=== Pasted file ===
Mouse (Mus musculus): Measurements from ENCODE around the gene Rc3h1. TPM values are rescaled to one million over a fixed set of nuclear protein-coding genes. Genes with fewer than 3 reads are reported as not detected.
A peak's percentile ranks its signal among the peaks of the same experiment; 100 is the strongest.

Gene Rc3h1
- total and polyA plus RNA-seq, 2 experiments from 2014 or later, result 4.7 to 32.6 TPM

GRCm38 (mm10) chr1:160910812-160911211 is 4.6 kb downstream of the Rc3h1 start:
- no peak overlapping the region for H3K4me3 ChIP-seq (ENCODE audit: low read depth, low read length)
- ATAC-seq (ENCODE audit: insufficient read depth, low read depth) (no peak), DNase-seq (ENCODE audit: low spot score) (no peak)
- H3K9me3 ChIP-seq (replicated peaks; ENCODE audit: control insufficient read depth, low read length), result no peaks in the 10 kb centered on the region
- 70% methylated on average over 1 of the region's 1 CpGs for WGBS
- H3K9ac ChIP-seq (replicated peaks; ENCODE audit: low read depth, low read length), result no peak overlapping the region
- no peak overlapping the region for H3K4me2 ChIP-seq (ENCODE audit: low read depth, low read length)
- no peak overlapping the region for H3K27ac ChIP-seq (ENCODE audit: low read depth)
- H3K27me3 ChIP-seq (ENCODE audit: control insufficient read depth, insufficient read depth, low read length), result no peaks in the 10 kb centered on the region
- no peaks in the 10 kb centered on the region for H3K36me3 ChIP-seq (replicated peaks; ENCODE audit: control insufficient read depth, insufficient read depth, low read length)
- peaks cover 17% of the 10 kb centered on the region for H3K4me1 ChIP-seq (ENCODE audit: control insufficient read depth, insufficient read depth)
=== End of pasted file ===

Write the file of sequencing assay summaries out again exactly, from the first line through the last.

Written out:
Mouse (Mus musculus): Measurements from ENCODE around the gene Rc3h1. TPM values are rescaled to one million over a fixed set of nuclear protein-coding genes. Genes with fewer than 3 reads are reported as not detected.
A peak's percentile ranks its signal among the peaks of the same experiment; 100 is the strongest.

Gene Rc3h1
- total and polyA plus RNA-seq, 2 experiments from 2014 or later, result 4.7 to 32.6 TPM

GRCm38 (mm10) chr1:160910812-160911211 is 4.6 kb downstream of the Rc3h1 start:
- no peak overlapping the region for H3K4me3 ChIP-seq (ENCODE audit: low read depth, low read length)
- ATAC-seq (ENCODE audit: insufficient read depth, low read depth) (no peak), DNase-seq (ENCODE audit: low spot score) (no peak)
- H3K9me3 ChIP-seq (replicated peaks; ENCODE audit: control insufficient read depth, low read length), result no peaks in the 10 kb centered on the region
- 70% methylated on average over 1 of the region's 1 CpGs for WGBS
- H3K9ac ChIP-seq (replicated peaks; ENCODE audit: low read depth, low read length), result no peak overlapping the region
- no peak overlapping the region for H3K4me2 ChIP-seq (ENCODE audit: low read depth, low read length)
- no peak overlapping the region for H3K27ac ChIP-seq (ENCODE audit: low read depth)
- H3K27me3 ChIP-seq (ENCODE audit: control insufficient read depth, insufficient read depth, low read length), result no peaks in the 10 kb centered on the region
- no peaks in the 10 kb centered on the region for H3K36me3 ChIP-seq (replicated peaks; ENCODE audit: control insufficient read depth, insufficient read depth, low read length)
- peaks cover 17% of the 10 kb centered on the region for H3K4me1 ChIP-seq (ENCODE audit: control insufficient read depth, insufficient read depth)